“Meaningful recognition was a significant predictor of decreased burnout and increased compassion satisfaction,” Kelly and colleagues concluded. “Additionally, job satisfaction and job enjoyment were highly predictive of decreased burnout, decreased secondary traumatic stress, and increased compassion satisfaction. In addition to acknowledging and valuing nurses’ contributions to care, meaningful recognition could reduce burnout and boost compassion satisfaction.”

The DAISY Award

While many organizations create their own recognition programs, The DAISY Award is known internationally and highly regarded among nurses and hospital leadership.
The DAISY Foundation was founded by the family of Patrick Barnes, who fell ill in 1999 (at the age of 33, just two months after welcoming his first child) and was diagnosed with the autoimmune disease, Idiopathic Thrombocytopenic Purpura.
Shortly after Patrick’s passing, Bonnie and Mark Barnes developed the acronym for the nonprofit organization that we know today — DAISY, which stands for Diseases Attacking the Immune SYstem. While originally established to keep Patrick’s spirit alive and pay thanks to excellent nursing care, the DAISY Foundation has grown into an influential recognition program used internationally.
Mark noted, “At the time we started the program, we could not have anticipated that The DAISY Award would come to be regarded as a strategic tool for nurse recruitment and retention and would be adopted by healthcare facilities all over the U.S. and beyond.”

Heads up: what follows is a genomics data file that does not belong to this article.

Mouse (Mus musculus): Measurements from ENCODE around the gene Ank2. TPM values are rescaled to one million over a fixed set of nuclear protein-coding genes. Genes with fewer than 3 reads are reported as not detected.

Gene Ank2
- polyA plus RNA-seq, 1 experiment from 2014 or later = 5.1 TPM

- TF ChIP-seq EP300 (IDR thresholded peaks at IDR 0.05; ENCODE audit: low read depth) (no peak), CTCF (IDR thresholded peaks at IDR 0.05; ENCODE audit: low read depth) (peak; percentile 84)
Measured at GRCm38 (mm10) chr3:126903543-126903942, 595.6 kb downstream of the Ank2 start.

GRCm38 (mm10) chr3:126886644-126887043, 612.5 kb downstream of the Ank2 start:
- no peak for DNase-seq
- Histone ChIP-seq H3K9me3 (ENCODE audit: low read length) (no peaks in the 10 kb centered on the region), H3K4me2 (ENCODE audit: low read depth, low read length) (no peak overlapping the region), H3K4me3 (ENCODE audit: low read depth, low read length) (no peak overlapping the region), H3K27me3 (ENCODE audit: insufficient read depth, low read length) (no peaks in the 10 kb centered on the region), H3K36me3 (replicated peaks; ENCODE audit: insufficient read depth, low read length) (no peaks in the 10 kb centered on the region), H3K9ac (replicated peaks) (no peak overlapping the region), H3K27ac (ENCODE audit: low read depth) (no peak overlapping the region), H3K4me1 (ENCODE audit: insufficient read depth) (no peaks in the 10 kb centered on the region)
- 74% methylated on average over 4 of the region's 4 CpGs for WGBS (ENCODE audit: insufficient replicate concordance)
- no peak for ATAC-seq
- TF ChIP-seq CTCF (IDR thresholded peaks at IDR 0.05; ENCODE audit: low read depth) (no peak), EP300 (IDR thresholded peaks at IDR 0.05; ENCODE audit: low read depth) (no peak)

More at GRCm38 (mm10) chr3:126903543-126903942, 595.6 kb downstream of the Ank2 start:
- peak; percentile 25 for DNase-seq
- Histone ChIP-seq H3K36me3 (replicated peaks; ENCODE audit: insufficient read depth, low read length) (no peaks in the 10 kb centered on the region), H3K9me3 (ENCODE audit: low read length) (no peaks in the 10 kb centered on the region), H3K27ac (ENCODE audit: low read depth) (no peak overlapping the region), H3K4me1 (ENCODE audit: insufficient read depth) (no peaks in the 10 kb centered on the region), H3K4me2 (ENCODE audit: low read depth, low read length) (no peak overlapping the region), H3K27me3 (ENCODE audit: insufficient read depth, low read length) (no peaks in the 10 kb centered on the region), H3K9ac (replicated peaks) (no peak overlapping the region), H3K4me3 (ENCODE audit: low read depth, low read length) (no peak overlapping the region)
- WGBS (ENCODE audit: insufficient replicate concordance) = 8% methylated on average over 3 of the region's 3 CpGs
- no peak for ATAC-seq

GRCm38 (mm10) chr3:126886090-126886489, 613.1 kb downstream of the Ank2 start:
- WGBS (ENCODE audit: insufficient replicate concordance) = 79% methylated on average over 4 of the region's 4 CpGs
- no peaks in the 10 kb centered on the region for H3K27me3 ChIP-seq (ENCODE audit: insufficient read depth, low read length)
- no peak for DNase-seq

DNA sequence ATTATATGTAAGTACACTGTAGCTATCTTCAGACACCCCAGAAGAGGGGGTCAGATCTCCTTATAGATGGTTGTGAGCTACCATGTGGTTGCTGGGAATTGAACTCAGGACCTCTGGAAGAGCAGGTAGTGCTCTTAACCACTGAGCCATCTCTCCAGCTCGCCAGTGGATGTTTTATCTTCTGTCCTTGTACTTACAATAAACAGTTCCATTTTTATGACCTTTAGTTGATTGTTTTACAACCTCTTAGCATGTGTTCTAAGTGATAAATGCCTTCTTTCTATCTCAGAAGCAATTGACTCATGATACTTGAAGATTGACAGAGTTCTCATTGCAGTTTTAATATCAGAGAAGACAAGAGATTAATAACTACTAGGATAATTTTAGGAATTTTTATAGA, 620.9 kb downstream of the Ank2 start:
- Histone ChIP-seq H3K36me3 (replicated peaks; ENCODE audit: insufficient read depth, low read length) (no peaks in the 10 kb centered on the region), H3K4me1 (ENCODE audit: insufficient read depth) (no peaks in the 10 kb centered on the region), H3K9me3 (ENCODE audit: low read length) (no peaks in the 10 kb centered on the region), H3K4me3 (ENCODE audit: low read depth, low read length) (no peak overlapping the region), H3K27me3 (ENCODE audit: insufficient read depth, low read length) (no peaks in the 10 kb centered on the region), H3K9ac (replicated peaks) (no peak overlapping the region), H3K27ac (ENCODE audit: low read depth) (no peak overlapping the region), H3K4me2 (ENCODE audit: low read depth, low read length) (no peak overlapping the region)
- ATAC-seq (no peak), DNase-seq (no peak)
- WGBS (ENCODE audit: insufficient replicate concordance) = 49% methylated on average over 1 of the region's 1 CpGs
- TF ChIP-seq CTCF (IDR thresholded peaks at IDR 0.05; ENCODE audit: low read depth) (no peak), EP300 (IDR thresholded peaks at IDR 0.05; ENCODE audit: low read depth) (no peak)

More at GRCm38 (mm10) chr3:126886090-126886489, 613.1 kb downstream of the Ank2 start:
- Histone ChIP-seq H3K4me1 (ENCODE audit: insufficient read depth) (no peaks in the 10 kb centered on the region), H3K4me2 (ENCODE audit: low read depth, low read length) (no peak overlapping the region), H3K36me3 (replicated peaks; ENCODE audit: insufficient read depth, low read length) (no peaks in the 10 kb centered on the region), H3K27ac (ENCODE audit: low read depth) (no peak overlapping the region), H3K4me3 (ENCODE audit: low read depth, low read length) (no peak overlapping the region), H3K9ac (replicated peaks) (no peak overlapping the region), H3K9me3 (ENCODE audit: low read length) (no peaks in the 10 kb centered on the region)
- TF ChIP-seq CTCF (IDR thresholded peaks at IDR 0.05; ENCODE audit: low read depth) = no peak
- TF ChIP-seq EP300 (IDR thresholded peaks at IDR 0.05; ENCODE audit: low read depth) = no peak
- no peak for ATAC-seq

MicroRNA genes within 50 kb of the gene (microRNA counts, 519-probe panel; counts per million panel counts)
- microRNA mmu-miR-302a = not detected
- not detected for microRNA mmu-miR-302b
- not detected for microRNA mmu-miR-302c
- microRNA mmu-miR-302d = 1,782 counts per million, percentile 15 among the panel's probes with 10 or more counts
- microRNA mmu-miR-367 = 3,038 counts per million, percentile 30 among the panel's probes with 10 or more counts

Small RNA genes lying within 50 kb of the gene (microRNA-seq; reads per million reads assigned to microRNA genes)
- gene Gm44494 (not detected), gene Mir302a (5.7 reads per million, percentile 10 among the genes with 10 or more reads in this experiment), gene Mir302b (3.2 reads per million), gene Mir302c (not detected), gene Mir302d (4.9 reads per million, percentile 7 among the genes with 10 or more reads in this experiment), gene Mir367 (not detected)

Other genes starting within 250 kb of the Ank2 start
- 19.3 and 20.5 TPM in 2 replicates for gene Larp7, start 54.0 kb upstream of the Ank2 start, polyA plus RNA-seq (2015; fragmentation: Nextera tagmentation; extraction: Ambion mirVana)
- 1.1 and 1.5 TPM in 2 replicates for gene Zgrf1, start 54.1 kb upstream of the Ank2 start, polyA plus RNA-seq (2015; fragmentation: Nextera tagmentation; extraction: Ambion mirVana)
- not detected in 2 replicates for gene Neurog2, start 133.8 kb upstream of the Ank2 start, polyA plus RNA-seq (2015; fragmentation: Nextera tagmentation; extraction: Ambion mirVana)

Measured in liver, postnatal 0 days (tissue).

DAISY Award recipients are nominated by their peers, physicians, patients and families, and other staff and administrators. Nurses that receive the award are presented with a certificate for being an “Extraordinary Nurse,” a DAISY Award pin, and a unique, hand-carved serpentine stone sculpture from Zimbabwe titled, “A Healer’s Touch.”

Key Takeaways

Nurses, who make up the largest sector of the healthcare industry, are undoubtedly struggling to find a new normal during the current pandemic. While new pandemic-related challenges require complex solutions (solving for staffing or equipment shortages), we know that some helpful tools proven to improve nursing performance, morale, and retention are readily available for easy implementation.
Meaningful recognition for nurses can make an immediate impact on improving a hospital’s or health system’s culture and is arguably needed now more than ever before. This small step will go a long way in letting nurses know how much they’re appreciated — by fellow healthcare workers, patients, and patients’ families. Having a recognition system in place sets an organization up for success with minimal effort.
Natalie Vaughn, MBA, is Senior Content Marketing Manager at from Relias. Vaughn partners with physicians, nurses, curriculum designers, writers, and other staff members to shape healthcare content designed to improve clinical practice, staff expertise, and patient outcomes.